|Thursday, 29 July 2004|
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The public and crime-busting
An important point to emerge in current deliberations by the law enforcement authorities on beefing-up security in the country is the lack of communication between the public and the police.
This is hampering intelligence gathering by the law enforcers in fighting crime, Secretary to the Ministry of Public Security, Law and Order, Tilak Ranaviraja, was quoted saying at a press briefing.
While earnest efforts are underway to revamp the country's security apparatus to curb crime, a non-communicative public, we must admit, would prove a stumbling block in this drive to improve the law and order situation.
The recent killings at Kottawa have brought these issue into focus and we hope a serious effort would now be made to locate the pitfalls to stepped up security, along with the launching of initiatives to rectify them.
We need to concede right away that the possibility of curbing crime is minimal in the absence of a cooperative attitude on the part of the public towards resolving the problem. If the public is not willing to confide in the police and the law enforcers on matters relating to crime, we do not see how the scourge could be contained.
More specifically, the public needs to volunteer information to the police on crimes being perpetrated, if any forward movement is to be registered in tackling crime.
Terrorist violence, in particular, could be impeded if information on it is forthcoming from the public to the police. This bolsters the intelligence gathering operations of the law enforcers. If this doesn't happen substantially, crime-busting would prove ineffective. Right now, the law enforcers are up against this poser.
While security considerations may be compelling some sections of the public to go slow on information to the police, there is no denying the fact that the Lankan public has never been particularly civic-conscious and sensitive to public security considerations.
In short, the safety of society has never been a top priority among the public. Consequently, public cooperation with police on crime-busting has been minimal.
If current efforts at curbing crime are to prove successful, the public needs to cooperate more closely with the police. Information on crime should be volunteered to the authorities, more readily and consistently.
The Lankan public should get over its habitual complacency if advances are to be made in the battle against crime. We need to realise that crime wouldn't fade away if we ignored it. The public should join hands with the police to curb crime. The police, on the other hand, should work out ways and means of attracting public cooperation.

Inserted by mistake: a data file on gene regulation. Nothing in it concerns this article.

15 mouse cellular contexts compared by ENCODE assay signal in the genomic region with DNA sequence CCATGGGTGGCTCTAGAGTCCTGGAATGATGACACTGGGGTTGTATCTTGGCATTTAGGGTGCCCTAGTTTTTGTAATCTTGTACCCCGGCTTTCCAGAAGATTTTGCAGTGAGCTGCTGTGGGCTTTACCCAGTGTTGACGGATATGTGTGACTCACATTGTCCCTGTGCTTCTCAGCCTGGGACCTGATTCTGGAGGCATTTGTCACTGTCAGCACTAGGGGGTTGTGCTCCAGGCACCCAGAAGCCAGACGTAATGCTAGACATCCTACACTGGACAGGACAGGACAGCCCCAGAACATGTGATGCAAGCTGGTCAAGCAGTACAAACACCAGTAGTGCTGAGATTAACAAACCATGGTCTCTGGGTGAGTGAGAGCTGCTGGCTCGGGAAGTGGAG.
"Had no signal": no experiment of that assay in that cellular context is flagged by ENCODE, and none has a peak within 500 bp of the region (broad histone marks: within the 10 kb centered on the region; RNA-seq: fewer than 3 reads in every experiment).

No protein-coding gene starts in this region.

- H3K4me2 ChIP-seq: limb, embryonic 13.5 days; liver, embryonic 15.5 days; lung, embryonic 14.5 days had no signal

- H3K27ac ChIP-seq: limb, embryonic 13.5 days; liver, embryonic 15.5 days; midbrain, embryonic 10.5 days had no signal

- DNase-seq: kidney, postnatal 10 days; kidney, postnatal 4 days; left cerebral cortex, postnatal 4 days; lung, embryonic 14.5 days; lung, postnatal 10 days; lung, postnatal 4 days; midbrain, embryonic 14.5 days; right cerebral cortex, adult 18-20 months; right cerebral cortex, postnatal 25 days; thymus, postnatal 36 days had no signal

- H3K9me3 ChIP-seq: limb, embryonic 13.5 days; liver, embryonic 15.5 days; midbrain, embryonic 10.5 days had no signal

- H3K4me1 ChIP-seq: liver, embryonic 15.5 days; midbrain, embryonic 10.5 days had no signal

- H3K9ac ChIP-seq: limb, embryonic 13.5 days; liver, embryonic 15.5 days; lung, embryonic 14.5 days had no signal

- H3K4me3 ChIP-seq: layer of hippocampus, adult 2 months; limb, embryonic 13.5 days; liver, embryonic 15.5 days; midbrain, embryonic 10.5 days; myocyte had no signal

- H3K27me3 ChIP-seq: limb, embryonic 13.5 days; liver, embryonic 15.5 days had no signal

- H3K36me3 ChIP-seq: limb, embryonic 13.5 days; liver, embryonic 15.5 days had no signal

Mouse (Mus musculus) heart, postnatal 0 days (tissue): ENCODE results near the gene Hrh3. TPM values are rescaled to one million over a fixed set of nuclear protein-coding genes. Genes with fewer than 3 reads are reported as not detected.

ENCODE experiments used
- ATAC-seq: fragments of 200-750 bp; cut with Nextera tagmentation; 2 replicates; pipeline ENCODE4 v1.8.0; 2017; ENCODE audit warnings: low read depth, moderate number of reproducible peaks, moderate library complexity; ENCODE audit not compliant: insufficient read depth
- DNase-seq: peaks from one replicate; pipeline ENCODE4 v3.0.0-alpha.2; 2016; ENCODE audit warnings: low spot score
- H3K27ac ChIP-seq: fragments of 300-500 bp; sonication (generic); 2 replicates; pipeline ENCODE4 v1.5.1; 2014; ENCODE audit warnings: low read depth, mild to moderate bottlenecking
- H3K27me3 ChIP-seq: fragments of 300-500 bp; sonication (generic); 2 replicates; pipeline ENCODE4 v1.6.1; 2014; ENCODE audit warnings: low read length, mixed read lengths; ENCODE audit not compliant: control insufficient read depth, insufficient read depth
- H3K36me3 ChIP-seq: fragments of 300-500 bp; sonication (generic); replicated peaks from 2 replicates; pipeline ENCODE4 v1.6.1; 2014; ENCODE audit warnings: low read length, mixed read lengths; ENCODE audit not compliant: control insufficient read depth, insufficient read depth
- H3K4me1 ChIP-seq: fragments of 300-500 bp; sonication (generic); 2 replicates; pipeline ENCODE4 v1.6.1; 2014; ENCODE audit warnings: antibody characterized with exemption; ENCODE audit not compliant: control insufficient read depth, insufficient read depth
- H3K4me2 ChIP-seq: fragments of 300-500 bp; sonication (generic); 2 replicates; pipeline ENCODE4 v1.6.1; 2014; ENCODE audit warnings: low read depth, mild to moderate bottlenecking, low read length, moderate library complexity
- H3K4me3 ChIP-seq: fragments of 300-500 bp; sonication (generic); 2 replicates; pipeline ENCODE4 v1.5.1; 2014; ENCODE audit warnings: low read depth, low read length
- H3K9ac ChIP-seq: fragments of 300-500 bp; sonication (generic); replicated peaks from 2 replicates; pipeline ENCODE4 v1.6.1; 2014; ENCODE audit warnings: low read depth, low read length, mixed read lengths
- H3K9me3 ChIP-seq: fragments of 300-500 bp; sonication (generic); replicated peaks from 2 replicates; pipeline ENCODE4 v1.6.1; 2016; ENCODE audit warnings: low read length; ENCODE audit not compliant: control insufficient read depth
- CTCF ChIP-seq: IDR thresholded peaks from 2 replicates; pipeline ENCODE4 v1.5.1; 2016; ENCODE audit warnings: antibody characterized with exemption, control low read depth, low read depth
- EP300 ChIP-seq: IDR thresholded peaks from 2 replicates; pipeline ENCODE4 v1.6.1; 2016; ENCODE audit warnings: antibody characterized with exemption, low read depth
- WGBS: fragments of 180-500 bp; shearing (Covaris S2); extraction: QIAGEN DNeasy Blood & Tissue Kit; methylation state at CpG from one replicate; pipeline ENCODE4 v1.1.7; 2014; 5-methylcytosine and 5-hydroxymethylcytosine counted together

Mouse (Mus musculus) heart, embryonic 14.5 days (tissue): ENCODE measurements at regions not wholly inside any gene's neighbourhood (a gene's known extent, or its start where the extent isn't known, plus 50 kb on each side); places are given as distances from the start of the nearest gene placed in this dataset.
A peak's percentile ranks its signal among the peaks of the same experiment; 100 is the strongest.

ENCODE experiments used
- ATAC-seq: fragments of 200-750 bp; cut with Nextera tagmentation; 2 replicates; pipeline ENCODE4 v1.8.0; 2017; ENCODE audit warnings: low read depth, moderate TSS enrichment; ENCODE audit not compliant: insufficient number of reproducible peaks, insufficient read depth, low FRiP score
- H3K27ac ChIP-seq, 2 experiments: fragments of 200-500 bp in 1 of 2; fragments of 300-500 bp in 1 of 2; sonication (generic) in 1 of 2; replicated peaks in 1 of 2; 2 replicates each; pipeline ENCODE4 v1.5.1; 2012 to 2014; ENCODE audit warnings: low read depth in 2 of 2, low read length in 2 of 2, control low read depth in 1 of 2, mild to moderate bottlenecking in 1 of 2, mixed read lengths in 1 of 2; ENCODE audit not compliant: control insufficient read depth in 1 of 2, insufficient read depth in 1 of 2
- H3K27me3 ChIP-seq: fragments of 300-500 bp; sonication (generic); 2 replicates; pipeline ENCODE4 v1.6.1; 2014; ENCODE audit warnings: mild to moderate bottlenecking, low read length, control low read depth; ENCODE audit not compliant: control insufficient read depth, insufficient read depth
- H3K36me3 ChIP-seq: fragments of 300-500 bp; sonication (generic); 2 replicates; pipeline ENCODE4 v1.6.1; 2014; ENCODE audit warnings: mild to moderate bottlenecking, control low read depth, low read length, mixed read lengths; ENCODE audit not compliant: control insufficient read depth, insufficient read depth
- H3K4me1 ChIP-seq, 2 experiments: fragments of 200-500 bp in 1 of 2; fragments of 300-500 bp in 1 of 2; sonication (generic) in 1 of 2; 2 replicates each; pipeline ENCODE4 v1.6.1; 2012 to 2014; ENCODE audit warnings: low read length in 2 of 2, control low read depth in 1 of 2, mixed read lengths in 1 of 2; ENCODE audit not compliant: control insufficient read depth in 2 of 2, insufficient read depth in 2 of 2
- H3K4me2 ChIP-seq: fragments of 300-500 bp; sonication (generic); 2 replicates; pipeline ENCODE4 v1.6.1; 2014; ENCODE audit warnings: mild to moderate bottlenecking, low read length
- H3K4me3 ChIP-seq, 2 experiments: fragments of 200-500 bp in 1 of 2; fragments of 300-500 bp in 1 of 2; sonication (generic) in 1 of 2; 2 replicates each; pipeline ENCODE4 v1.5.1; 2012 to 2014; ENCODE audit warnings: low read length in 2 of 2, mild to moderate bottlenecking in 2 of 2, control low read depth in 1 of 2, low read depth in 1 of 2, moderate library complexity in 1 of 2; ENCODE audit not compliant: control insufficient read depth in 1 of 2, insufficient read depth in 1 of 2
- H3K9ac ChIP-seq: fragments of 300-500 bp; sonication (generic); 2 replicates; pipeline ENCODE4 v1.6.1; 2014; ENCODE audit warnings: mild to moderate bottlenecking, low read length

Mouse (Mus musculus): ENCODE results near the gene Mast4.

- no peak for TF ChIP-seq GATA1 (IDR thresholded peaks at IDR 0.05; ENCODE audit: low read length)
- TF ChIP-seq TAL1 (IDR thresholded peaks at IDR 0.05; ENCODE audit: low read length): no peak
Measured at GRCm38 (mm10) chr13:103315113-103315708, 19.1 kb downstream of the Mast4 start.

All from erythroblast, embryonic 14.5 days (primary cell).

Maintenance of security is a prime concern of President Kumaratunga. Every citizen is duty bound to lend her a helping hand by making the task of the law enforcers easy. They must bolster the intelligence of the police.
Conserving cultural sites
The wilful destruction of the Bamiyan Buddha statues in Afghanistan sent shockwaves around the world, which stood aghast as the Talebans dynamited this priceless work of art and object of faith.
Although this was a very high profile case, the destruction of icons of heritage continues unabated. Cultural icons do not belong to one particular country or community. They belong to humanity.
Here in Sri Lanka, many ancient places of worship are ransacked and destroyed by so-called treasure hunters. Around the world, many religious and other monuments are neglected, without any efforts being made to conserve them. Many are exposed to the elements and pollution.
This will be the focus of a conference on heritage conservation in Southeast Asia now being held in Colombo, under the aegis of the World Monument Fund and the International Council for Monuments and Sites. The two-day conference will comprise round-table discussions of topics such as issues of sustainable conservation and the promise of cultural tourism.
Delegates attending the conference have pointed out that many monuments in South and Southeast Asia are in danger owing to negligence and pollution.
UNESCO's World Heritage in Danger list currently features 35 sites threatened by industry or mining, pollution, looting, war, uncontrolled tourism, poaching and other problems.
Some monuments have reached a critical factor vis-a-vis the large number of tourists visiting them daily. Tourists leave food, polythene and other waste material at many cultural sites, ruining their beauty and value.
Raising public awareness on the importance of conserving historic monuments is thus essential. Governments can bring laws and regulations on heritage conservation, but these will be confined to words without public cooperation. The fact that cultural monuments must be preserved for posterity must be firmly instilled in the public psyche.
It does not mean that Governments should adopt an hands-off approach in this regard. UNESCO has shown the way to Governments around the world with its World Heritage Sites program, which covers many monuments in Sri Lanka as well.
Government departments and agencies such as the Department of Archaeology, the Central Cultural Fund, the Urban Development Authority and the Central Environment Authority must coordinate conservation efforts.
Tough action must be taken against those who vandalise cultural sites and try to smuggle antiquities out of the country. Light sentences will not act a deterrent to would-be and repeat offenders.
We cannot think of a future if we forget the past. The international community must evolve a mechanism to protect the legacies of mankind for millennia to come.
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